PERSONALITY OVER PERFECTION

There's more to life than being perfect. In fact, life gets even better when you give up the fight. This truth can be seen in Josh Kobrin's spectacularly imperfect 1969 Porsche 911 T.
Life should not be about perfection. Sometimes it feels like it is. And sometimes we fall into perfection's trap. You do. We do. Everyone does. Perfection is what we're sold, it's what we're shown, it's what we're fed. But it isn't real. It's an oasis in the desert. A dangling carrot. Forever just out of reach. Constantly making us run faster, further, harder, longer. Fuck perfection.

Instead, life should be about personality. Life should be about wearing our blemishes proudly, not about covering them up and pretending they are not there. The blemishes on our hearts, souls and bodies are what makes us us. The mistakes we make, the regrets we harbour, the biases we construct, the bruises that turn our bodies blue, even the traps we fall into when we're not looking are vital ingredients that form our personality incrementally over time. Personality is what we are, perfection is what we will never be.
It's no surprise to anyone that we use old cars, bikes and trucks as a lens through which to view and make sense of the crazy world around us. For us, there's no better example of celebrating personality over perfection than Josh Kobrin's 1969 Porsche 911 T. With it's mix-matched rims, random red replacement door, paint that's seen better days, sagging ride height, chips, nicks and scratches, it's proud of its imperfections. It demands you look at all of them.

Josh was in the market for a "running beater" when he came across an ad for the ragged old 911 on Craigslist back in 2014. It's not exactly what he was looking for. At the time, there was a giant hole in the passenger side door that rust had eaten all the way though. Josh says you could put your arm through it (hence the now-infamous red replacement door it sports to this day) But the original 2.0 litre flat six still ran half-decent so he talked the seller down from $17,500 to $15,000 and drove it home that day.
Even though he had some faint plans to restore the 69 slick back after purchasing it (including a fresh coat of paint), mechanical issues kept arising until eventually, the restoration plan (and the fresh paint job) were totally abandoned. "The car was telling us what it wanted," he said.

Eventually, the car told Josh that it's what inside that counts. The steep inclines of San Fransisco proved to be too strenuous on the original, road-weary 2.0 litre engine, and rebuilding it was going to be more costly then replacing it. After blowing a replacement 2.7 litre flat six during the California Melee in 2015, the 911 T ended up with a heavy-hitting 3.0 litre from a wrecked 911 SC.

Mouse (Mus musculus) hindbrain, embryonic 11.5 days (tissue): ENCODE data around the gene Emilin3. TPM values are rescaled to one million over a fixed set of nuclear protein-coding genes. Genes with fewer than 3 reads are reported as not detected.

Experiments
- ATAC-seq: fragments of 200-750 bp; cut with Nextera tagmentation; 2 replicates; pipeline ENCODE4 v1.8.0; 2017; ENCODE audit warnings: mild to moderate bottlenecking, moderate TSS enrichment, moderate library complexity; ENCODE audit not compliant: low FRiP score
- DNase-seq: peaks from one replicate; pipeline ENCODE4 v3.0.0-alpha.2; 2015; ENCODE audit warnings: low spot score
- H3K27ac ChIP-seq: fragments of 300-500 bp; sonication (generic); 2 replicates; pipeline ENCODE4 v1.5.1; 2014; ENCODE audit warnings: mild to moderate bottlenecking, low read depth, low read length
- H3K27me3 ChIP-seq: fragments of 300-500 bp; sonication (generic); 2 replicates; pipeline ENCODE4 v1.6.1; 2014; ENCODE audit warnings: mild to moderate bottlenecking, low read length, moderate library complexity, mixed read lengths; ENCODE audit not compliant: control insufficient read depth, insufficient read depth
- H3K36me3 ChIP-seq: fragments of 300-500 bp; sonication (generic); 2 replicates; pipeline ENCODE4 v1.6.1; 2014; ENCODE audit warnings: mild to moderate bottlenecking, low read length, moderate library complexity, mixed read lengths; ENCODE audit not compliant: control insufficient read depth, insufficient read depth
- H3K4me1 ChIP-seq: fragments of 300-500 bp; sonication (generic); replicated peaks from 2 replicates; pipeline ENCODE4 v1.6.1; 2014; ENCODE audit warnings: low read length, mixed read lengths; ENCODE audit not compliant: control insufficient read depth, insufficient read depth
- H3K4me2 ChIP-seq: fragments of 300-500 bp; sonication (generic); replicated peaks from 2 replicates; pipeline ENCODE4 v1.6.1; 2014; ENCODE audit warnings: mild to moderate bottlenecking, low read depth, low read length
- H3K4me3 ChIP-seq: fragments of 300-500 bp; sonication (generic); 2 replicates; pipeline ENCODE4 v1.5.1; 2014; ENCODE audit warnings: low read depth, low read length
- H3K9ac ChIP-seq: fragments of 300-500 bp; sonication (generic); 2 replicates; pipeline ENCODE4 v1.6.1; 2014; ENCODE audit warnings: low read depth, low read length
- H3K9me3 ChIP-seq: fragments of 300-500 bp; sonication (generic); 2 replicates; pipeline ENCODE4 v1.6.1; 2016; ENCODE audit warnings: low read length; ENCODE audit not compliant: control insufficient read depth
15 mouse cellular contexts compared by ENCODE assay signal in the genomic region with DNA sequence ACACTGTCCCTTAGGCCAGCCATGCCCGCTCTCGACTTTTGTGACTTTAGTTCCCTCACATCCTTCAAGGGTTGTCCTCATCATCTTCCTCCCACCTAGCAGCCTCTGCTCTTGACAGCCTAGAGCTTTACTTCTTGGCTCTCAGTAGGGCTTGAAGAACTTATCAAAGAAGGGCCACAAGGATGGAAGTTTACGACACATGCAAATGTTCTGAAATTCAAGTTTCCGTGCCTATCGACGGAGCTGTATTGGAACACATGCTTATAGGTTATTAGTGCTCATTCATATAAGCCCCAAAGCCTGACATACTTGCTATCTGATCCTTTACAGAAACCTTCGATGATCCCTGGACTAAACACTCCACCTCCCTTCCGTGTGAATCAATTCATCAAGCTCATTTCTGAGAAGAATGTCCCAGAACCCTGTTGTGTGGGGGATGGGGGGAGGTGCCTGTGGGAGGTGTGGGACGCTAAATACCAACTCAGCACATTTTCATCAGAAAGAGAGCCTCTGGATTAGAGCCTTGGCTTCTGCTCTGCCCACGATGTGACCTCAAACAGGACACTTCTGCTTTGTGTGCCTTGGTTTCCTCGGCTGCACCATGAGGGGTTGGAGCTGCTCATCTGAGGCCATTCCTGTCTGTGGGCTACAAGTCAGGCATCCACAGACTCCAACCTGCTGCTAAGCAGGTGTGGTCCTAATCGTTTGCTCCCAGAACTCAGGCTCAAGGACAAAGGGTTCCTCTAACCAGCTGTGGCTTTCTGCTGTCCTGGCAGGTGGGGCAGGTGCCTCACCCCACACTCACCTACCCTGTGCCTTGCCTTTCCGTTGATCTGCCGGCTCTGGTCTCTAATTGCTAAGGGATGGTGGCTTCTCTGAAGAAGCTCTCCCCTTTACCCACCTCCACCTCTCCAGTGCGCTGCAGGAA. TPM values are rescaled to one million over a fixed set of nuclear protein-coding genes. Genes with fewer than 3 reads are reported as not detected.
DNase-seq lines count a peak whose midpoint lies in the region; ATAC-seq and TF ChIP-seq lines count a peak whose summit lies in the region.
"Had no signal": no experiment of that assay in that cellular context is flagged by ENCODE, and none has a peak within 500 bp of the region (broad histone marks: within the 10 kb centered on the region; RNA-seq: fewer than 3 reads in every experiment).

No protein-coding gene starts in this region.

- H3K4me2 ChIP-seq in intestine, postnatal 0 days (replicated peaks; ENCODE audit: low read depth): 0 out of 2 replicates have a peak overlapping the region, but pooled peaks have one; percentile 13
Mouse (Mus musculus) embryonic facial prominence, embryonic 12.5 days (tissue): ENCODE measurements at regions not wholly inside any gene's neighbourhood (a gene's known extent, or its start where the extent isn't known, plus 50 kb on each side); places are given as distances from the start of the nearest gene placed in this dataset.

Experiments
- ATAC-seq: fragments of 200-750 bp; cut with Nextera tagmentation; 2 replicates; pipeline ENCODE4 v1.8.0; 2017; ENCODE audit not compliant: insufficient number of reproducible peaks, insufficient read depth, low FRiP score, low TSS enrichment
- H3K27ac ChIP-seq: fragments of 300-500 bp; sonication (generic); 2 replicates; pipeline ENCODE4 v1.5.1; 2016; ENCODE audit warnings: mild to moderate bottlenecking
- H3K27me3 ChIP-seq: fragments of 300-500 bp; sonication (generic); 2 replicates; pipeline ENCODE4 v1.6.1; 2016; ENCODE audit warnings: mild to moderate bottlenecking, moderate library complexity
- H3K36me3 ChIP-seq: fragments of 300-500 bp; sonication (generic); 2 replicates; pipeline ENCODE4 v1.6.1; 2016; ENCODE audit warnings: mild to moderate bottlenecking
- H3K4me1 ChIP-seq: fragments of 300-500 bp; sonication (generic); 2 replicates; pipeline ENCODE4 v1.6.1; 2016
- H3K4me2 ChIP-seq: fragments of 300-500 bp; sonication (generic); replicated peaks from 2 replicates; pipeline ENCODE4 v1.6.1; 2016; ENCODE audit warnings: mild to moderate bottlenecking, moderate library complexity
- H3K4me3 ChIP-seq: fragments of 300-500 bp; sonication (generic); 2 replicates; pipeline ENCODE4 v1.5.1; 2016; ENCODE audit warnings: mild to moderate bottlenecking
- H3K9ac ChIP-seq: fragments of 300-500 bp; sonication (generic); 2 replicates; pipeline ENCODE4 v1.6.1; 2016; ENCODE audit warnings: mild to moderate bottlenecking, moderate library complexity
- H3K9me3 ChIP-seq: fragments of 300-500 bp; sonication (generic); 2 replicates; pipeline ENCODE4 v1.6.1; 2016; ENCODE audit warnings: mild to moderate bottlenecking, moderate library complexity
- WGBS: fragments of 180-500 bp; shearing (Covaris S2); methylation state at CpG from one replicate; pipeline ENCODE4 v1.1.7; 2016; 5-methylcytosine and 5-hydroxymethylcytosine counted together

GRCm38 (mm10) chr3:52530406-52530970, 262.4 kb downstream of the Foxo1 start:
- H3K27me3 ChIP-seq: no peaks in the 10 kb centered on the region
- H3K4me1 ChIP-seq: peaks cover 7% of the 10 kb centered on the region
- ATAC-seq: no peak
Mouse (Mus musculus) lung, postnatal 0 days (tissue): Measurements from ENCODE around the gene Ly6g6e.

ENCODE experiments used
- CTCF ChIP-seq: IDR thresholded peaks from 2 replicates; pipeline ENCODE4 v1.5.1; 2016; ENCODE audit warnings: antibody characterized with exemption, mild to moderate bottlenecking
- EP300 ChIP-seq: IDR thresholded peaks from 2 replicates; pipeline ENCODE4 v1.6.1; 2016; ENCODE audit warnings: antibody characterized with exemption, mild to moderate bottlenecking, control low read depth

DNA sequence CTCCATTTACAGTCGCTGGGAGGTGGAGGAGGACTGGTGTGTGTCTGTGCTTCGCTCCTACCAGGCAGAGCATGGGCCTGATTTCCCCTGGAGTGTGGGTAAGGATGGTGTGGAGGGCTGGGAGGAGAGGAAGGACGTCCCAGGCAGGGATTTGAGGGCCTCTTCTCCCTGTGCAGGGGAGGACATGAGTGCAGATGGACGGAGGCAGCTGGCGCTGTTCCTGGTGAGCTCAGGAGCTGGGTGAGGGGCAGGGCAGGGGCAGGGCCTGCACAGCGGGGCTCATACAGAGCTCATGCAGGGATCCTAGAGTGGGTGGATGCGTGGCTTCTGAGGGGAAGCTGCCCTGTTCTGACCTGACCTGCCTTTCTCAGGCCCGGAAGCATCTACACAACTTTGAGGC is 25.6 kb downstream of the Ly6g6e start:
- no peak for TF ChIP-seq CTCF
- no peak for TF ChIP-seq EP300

"Kobrin fights the urge to make cosmetic improvements or any other changes to the car that will make him want to drive it less," wrote Eric Gustafson in a feature on Josh in Excellence Magazine back in 2017 . And drive it he does. Usually in rallies including the Snowball Rally, the California Melee (where he blew his 2.7 flat six, the Bohemian Run, and the Faultline 500 which is a two day vintage rally that loops through the heart of Central California's earthquake country.
The wise philosopher Hunter S Thompson famously said: “Life should not be a journey to the grave with the intention of arriving safely in a pretty and well preserved body, but rather to skid in broadside in a cloud of smoke, thoroughly used up, totally worn out, and loudly proclaiming “Wow! What a Ride!”

I guess we're sorta saying the same thing. Hunter just always says things better. One thing is for sure: if you can skid in broadside, cloud of smoke and all, in a "running beater" 1969 911 T like Josh Kobrin here, something tells us Hunter would be mighty proud.
FURTHER READING
For the full write-up in Excellence Magazine by Eric Gustafson CLICK HERE
To follow Josh on Instagram, which you should, CLICK HERE
To check out Josh's very cool merch for uncool people CLICK HERE
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